The Signs and Symptoms of Teething

There are the occasional babies that do not show any signs of discomfort, which most parents consider a stroke of good fortune. Still, a majority of babies show symptoms of pain and discomfort, sometimes lasting a few days to several months. Symptoms vary greatly for each baby, so be sure to look out for all the symptoms so that you do not miss the signs and so that you know when and how to give your teething baby relief.

Some common teething symptoms are:

  • Drooling
  • Swollen/red gums
  • Trying to chew/bite everything
  • Irritability
  • Trouble Sleeping
  • Decreased appetite
  • Rubbing their face
  • Grabbing their ears
  • A visible tooth below the gum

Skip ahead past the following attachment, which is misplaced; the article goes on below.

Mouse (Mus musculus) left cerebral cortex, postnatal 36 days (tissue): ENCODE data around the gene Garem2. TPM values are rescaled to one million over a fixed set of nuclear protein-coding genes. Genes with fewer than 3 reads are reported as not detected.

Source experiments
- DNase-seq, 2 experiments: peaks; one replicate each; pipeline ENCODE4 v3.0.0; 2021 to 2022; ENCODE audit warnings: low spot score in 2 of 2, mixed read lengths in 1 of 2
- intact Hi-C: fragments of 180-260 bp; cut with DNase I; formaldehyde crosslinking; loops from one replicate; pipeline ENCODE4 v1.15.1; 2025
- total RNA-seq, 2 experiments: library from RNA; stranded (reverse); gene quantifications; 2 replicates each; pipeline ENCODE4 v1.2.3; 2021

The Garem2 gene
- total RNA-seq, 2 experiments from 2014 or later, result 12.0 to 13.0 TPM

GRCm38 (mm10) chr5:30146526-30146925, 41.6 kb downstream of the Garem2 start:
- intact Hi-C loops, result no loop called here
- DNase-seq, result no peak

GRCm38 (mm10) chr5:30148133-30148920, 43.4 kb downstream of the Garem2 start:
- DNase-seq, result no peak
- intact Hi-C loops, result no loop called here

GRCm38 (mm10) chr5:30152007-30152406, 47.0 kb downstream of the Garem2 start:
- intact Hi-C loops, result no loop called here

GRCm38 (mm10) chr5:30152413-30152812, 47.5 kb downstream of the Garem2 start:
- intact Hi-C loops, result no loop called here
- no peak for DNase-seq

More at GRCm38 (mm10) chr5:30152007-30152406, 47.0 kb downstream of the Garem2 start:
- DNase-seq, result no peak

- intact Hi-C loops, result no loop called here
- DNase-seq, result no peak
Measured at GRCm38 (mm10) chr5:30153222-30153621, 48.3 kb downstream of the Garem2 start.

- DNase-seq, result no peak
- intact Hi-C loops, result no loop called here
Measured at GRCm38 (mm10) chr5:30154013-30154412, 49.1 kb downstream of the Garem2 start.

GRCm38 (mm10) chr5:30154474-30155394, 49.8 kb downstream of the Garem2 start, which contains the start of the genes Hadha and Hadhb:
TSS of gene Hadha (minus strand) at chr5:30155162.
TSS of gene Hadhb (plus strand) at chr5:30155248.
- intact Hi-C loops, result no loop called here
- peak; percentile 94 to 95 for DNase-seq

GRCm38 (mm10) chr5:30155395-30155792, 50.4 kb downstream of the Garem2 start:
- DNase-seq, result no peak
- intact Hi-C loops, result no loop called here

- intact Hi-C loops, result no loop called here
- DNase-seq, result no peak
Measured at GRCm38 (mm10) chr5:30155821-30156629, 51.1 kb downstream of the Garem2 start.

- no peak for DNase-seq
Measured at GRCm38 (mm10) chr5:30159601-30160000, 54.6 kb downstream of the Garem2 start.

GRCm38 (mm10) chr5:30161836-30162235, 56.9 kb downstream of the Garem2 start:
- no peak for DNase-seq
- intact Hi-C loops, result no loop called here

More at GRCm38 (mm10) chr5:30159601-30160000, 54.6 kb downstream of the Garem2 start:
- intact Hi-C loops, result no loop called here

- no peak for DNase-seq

If your little one is showing signs of fever over 100 degrees, diarrhea, and vomiting, these are not symptoms of teething and should not be treated as such. A slight of fever of under 100 degrees sometimes occurs, but if your baby experiences a high fever, vomiting, or diarrhea, it is best to consult a medical professional for advice. Teething rashes are not very common but can sometimes be caused by the excessive saliva produced during teething. Excessive drooling is pretty common, and any saliva that is left on your babies skin, such as their face or hands, may cause a rash. To handle this, it is best to wipe any excess drool continuously and contact a medical professional if the problem persists to make sure the rash is not a symptom of a larger problem. There are very few cases where swallowed saliva leads to vomiting and diarrhea. This is pretty uncommon, but if your teething baby is vomiting or has diarrhea, try being extra diligent with wiping away excess drool. If symptoms persist, contact a medical professional for advice.